Tribeca Documentaries Tackle Urgent Subjects
8th June 2022

Timely topics including abortion, freedom of the press, the opioid crisis and the Boy Scouts of America bankruptcy case serve as the subject matters of four documentary features premiering at this year’s Tribeca Festival.

In “Battleground” director Cynthia Lowen follows three women in charge of anti-abortion organizations, who are devoted to overturning Roe v. Wade. While the efforts of pro-choice women determined to safeguard access to safe and legal abortions are also featured in the doc, Lowen felt it necessary to focus on “anti-choice actors.”

“In 2019 I went down to Alabama and originally was filming with several pro-choice advocates in the state about the abortion ban,” Lowen says. “But I quickly realized that to really understand what was happening at the local clinic and state level I needed to take a step back and get this bird’s eye view of the power structures that were in play that were enabling the anti-abortion movement to be so successful, even though they represent the minority of what Americans believe and want.”

“Battleground” reveals that pro-choice advocates are not just old, white men, but instead savvy young women, even Democrats, who throughout the years have been very strategic and organized in their pursuit to overturn Roe. With the news that the Supreme Court may soon overturn Roe v. Wade, the landmark 1973 ruling legalizing abortion, the docu is poised to become an instruction manual of sorts for the pro-choice movement.

“Giving a window into the anti-abortion movement I hope will be really useful and catalyzing for pro-choice audiences,” says Lowen. “Getting an inside look at the (pro-life) organizational strategies will be an urgent wake up call for pro-choice people and will help them in responding, confronting, and meeting what we are now realizing are very formidable opponents.”

If Roe is overturned, at least 26 states will ban abortion, 13 of which have trigger laws that go into effect immediately. Two-hundred clinics will face closure and 36 million people of reproductive age will lose access to abortion.

“This film is meeting the world at this absolutely watershed moment in American history,” says Lowen.

Another five alarm fire documentary heading to Tribeca is Heidi Ewing and Rachel Grady’s “Endangered.” The HBO doc investigates threats, intimidation and violence directed at journalists around the world working to expose corruption and abuse by governments and corporations. The film, which was executive produced by Ronan Farrow, follows four journalists based in the United States, Mexico and Brazil. The directors’ decision to focus on the fourth estate in democracies as opposed to autocracies was a deliberate choice.

“It’s very easy to just pick on autocracies and say, ‘Oh look how sad it is over there,” says Ewing. “But if you go to countries that have democratically elected leaders and you see what’s going on with their freedom of the press, I think that’s more relevant to American audiences.”

Grady adds, “We thought looking at various democracies and how they deal with their press would be a very fascinating way to show the differences and similarities democracies share, because authoritarianism is growing worldwide, and it is affecting free speech everywhere.”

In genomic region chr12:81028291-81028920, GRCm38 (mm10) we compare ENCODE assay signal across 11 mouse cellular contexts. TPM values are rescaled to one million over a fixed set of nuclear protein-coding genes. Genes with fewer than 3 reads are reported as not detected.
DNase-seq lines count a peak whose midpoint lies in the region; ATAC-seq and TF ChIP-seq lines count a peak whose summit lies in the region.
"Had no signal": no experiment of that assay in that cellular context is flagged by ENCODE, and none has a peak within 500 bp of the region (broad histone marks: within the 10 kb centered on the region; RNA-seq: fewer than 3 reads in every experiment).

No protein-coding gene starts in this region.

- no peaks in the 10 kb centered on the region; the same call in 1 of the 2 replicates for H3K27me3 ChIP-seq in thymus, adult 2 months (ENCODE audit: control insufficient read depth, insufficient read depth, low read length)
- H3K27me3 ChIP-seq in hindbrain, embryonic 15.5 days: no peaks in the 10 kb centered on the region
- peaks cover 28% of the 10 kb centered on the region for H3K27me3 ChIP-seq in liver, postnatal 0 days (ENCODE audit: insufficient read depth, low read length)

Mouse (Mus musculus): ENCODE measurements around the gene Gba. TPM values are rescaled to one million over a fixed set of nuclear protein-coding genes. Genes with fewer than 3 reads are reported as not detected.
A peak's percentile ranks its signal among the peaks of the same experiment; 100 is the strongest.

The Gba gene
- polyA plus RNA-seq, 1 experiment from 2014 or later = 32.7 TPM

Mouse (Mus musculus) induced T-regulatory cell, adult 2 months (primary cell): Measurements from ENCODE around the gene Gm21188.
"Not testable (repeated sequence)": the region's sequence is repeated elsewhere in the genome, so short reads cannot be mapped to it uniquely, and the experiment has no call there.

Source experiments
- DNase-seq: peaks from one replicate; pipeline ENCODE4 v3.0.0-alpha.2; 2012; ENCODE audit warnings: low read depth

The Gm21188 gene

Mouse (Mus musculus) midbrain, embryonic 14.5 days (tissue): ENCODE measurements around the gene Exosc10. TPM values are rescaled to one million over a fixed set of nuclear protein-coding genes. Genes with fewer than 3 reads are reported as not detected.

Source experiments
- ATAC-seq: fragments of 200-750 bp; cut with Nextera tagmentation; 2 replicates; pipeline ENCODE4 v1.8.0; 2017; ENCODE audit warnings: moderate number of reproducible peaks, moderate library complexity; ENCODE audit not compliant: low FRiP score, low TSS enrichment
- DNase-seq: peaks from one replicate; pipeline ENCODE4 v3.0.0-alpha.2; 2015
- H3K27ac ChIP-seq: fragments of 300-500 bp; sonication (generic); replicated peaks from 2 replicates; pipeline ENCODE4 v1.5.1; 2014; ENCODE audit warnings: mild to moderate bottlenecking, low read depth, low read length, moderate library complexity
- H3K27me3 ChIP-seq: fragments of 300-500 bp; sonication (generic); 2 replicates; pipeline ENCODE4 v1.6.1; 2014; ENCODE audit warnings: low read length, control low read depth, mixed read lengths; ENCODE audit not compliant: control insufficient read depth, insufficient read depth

Journalist -filmmaker Darren Foster began working on “American Pain” –  an investigation of America’s most prolific and notorious opioid kingpins –  in 2016 when the opioid crisis was not a part of the news cycle.

“When we first went out to pitch (the project) in 2016 there was hesitation because I think people couldn’t see the full story,” says Foster. “Now it’s clear that this story is where rubber hits the road – when a prescription drug became a street drug, which (led) to the worst drug crisis in American history.”

CNN Films and HBO Max eventually signed on to distribute the film, which focuses on the rise and fall of Chris and Jeff George, twin brothers and bodybuilders, who operated a franchise of pain clinics in Florida. Foster combines cinema verite with undercover footage, wiretap recordings, and interviews with key players including the George brothers to tell the story of a pill mill empire that attracted clients from around the country, and spawned a prescription drug trafficking network with an estimated street value of over $500 million.

“I knew if I was able to capture the essence of who these characters were, it would be a story about the opioid crisis like you’ve never seen before,” says Foster.

Irene Taylor’s “Leave No Trace” is another ripped from the headlines docu premiering at Tribeca. The film examines a century-long cover up by The Boy Scouts of America (BSA) to conceal pedophiles in their ranks. “Leave No Trace” also explores the organization’s secret “perversion files,” which would eventually lead to the financial downfall and bankruptcy of the organization. In all, more than 82,000 men have come forward to expose the abuse they were subjected to, leading to the largest sexual abuse settlement in history.

Taylor discovered the case back in February 2020 when her friend – journalist Nigel Jaquiss – told her about the bankruptcy filing.

“I could see that there was a good business component, but I was really compelled by the human story behind the case,” says Taylor. “My job was to craft a narrative to explain how something so good went bad.”

In the ABC News Studio docu, Taylor interviews several survivors of Boy Scout abuse.

“My hope is that this film serves the victims,” says Taylor. “I also hope it puts organizations like the Boy Scouts – organizations that take care of children – on notice.”

 

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